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What are interchange fees and how do they work?

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Last editedMar 20233 min read

In 2019 alone, it’s estimated that card payments made up around 63% of all payments in Australia and that number will have only grown during the pandemic. Indeed, the card and payments market in the country is projected to increase by a further 6% by 2026.

With so many payments being made by card, it’s imperative that businesses understand the interchange fees that occur after every card payment is made. Also known as an interchange reimbursement fee, this is a fee that can be defined by many variables and is a part of the overall cost of every card-based transaction, that must be accounted for if businesses want an accurate picture of their finances.

What is an interchange fee?

When a payment is processed via a credit or debit card scheme, the merchant’s bank must pay a fee to the cardholder’s bank. The business must then reimburse this amount as part of the payment processing fee alongside any acquirer markups or card scheme fees. Interchange fees make up the largest part of these fees (between 70% and 90%).

The fee is charged as a percentage of the purchase and typically appears on statements as a single amount, even though there could be hundreds of single interchange fees making up the overall fee.

How much are interchange fees?

Each card issuer (Visa, Mastercard, American Express, etc) has its own fees that depend on multiple complex and variable factors. On average, for a standard card payment on a Visa debit card, the interchange fee rate is somewhere around 0.22%. So, if you spend $1,000, you’ll pay around $2.20. For credit cards it gets more complicated, as you pay more depending on the venue.

You might, for example, pay slightly more at a retail store than you would for a taxi. The fees are often slightly higher for Mastercard payments and particularly so if you’re using a premium card. In fact, Mastercard charges just 0.44 cents for a normal card and 11 cents for a premium card. This is because platinum cards often come with added bonuses that the issuer needs to pay for.

Note that interchange fees are not static and are based on both current interest rates and the risks involved. All card issuers adjust their rates at least twice a year.

How to calculate interchange fees?

Besides the standard interchange fees set by your card issuer, there are several other factors that could influence how your interchange fees are calculated.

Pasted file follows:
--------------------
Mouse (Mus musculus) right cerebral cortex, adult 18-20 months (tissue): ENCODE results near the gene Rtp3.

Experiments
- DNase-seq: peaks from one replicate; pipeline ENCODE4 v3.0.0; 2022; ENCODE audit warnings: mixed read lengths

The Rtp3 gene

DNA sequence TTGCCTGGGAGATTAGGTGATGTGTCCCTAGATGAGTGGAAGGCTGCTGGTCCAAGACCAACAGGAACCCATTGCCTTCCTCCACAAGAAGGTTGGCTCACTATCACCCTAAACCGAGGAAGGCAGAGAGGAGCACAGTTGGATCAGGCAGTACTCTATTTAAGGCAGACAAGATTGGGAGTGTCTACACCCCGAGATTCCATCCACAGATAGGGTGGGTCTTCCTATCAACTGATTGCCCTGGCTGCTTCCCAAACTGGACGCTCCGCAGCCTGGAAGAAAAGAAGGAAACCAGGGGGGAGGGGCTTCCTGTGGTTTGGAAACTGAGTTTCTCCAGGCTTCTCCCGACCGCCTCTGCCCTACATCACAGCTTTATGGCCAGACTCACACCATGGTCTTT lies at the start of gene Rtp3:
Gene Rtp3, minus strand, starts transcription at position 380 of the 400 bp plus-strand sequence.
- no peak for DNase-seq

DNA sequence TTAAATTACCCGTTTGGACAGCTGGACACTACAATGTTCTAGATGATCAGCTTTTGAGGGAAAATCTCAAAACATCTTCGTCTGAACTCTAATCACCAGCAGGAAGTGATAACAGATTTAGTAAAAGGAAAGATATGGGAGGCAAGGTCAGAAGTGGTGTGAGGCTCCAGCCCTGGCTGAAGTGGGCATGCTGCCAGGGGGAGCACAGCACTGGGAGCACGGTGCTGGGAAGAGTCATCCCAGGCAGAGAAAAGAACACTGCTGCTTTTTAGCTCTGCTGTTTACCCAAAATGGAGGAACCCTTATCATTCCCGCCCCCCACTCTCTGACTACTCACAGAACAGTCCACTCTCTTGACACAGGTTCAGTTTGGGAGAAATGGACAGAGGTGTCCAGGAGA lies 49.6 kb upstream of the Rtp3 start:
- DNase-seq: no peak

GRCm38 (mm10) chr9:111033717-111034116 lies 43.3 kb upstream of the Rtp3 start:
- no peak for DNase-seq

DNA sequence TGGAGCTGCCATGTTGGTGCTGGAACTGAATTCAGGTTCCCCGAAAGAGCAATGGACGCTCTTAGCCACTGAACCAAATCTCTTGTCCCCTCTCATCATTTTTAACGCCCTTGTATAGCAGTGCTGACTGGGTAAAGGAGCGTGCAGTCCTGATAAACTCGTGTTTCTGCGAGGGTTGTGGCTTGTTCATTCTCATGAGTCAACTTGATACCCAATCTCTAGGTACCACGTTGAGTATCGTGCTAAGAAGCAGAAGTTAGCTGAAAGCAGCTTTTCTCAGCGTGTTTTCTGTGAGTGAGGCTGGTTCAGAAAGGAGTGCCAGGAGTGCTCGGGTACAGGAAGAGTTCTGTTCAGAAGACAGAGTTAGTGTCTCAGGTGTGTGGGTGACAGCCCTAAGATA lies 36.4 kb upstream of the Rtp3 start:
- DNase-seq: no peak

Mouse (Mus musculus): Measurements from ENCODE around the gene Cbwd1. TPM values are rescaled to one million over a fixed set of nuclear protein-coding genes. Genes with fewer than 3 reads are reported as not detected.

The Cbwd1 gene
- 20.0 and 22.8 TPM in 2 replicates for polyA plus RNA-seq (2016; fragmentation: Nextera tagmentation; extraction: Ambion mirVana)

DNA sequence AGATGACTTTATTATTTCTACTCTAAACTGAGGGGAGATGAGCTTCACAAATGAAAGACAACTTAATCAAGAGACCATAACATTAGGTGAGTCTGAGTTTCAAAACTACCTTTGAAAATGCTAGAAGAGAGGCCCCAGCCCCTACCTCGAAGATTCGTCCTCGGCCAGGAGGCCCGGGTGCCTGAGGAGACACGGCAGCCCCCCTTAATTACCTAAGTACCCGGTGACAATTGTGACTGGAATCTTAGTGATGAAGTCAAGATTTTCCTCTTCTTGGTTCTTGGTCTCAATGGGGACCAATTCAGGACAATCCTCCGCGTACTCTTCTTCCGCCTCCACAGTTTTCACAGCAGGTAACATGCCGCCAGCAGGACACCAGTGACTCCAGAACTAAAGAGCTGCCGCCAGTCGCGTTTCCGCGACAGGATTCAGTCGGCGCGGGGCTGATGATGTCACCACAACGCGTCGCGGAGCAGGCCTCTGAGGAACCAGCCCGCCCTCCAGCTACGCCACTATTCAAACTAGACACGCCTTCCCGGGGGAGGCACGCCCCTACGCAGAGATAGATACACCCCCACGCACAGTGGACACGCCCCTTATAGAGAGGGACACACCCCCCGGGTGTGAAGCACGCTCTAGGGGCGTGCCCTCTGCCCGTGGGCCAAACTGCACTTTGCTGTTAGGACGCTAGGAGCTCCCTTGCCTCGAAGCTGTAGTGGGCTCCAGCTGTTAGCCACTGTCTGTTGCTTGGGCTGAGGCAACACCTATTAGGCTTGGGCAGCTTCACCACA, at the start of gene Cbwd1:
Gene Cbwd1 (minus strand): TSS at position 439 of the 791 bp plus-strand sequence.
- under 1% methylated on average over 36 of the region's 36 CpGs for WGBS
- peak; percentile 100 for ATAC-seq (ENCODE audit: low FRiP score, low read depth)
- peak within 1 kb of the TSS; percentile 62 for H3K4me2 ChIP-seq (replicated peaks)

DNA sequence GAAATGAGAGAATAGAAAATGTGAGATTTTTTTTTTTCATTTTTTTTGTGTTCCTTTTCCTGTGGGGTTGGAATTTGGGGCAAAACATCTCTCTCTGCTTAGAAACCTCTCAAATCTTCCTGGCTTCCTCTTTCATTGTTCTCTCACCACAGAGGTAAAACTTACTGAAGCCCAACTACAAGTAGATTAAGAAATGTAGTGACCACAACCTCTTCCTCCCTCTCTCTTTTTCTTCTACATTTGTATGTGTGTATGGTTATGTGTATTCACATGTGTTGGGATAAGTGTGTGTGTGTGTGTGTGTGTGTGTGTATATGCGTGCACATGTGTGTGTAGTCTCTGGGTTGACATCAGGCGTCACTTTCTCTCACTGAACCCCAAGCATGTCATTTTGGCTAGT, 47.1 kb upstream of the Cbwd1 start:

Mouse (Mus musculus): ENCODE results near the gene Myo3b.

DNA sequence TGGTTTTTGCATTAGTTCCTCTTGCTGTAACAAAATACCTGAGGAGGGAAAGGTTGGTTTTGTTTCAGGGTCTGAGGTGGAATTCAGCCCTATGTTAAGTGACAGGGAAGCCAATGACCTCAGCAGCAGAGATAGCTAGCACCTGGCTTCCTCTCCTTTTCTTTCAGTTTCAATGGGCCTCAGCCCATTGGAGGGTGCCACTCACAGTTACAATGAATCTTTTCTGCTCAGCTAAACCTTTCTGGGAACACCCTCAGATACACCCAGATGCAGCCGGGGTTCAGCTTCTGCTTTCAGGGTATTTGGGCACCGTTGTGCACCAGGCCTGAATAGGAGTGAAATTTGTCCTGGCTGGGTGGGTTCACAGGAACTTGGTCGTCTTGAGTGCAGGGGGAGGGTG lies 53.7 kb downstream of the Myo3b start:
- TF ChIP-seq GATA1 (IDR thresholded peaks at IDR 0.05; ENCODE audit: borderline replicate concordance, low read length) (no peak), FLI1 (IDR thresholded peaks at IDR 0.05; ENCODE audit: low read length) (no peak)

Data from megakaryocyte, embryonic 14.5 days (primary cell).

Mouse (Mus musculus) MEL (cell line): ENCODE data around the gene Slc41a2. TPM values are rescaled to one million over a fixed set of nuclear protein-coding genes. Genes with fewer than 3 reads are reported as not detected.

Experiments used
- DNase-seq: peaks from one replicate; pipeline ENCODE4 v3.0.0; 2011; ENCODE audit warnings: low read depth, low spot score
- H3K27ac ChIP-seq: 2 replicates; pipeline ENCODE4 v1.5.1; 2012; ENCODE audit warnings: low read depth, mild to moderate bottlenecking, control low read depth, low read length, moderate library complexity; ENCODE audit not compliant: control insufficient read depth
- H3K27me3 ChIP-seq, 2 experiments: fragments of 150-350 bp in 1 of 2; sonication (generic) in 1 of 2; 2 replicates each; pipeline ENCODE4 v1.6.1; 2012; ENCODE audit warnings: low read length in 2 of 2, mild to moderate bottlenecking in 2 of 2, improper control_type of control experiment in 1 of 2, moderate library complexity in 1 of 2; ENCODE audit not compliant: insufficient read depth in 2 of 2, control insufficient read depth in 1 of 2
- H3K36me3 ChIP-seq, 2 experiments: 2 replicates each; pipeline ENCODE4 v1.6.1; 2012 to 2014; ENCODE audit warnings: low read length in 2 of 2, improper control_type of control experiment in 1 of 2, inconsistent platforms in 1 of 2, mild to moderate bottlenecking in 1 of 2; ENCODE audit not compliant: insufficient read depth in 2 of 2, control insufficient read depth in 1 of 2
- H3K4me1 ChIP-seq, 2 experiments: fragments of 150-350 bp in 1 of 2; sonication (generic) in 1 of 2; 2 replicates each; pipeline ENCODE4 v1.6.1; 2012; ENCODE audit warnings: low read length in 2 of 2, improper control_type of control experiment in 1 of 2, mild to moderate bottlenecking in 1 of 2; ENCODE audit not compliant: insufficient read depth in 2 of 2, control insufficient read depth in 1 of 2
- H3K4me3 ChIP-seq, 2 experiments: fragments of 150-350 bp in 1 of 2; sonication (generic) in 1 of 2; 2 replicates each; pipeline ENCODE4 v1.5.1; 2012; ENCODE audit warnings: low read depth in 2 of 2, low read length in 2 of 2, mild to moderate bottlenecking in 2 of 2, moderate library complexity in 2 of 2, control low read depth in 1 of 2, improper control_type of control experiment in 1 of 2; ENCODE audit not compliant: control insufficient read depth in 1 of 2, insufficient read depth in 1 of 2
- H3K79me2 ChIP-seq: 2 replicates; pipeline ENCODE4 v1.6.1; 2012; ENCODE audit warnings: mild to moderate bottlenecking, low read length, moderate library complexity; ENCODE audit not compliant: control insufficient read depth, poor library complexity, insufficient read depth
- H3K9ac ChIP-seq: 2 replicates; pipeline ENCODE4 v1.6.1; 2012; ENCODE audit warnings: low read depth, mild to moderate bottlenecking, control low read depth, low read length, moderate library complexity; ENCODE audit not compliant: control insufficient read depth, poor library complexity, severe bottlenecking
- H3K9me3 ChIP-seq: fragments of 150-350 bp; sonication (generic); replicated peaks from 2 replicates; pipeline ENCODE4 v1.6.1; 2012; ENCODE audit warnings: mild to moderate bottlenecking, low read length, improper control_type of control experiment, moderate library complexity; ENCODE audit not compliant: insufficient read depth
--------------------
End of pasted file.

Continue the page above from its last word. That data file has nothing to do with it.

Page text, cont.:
Card type

The lower the risk, the lower the interchange fee. This means lower fees for debit cards with chip and PIN, and higher rates for contactless credit cards. As already discussed, premium cards also charge more to pay for their customer benefits.

Card present or not present

Generally speaking, fees are lower for transactions where the card is physically present (face-to-face) because the risk of potential fraud is lower. Mail order and online payments typically charge a higher rate as they are seen as inherently riskier.

Merchant category code

In Australia and in the US, both Mastercard and Visa grant lower fees to businesses such as charities and utility companies. In fact, for some charities they negate the fees entirely. They might also charge a higher rate for high-net-worth items. Larger businesses also typically pay lower fees as they have built up more trust and ‘clout’ with the card issuer.

Country of transaction

If you’re making purchases overseas, then interchange fees might be lower or higher. In Europe fees are generally low, whereas in the US they are much higher. In Australia, the cap for debit and prepaid fixed interchange has been reduced from $0.15 to $0.10 (as of 1 February 2022), while the cap remains at 0.20% for debit and prepaid interchange rates that are percentage-based. In the US, meanwhile, there is no cap.


The more secure a transaction is, the lower the interchange fees are. This means that the more security protocols a merchant has in place, the better for their bottom line.

We can help

GoCardless is the global leader in bank payments, uniting bank debit, open banking and payments intelligence. We make it easy to collect one-off and recurring payments directly from your customers' bank accounts automatically. As there are no cards involved in the process, there are minimal fees to speak of and zero interchange fees to worry about.

This allows you to save time and money by getting paid on time, every time. The ease and reliability of the system will also help you to win and retain more customers and reduce the amount of time and stress your financial admin team needs to spend dealing with payment collection.

Over 85,000 businesses use GoCardless to get paid on time. Learn more about how you can improve payment processing at your business today.

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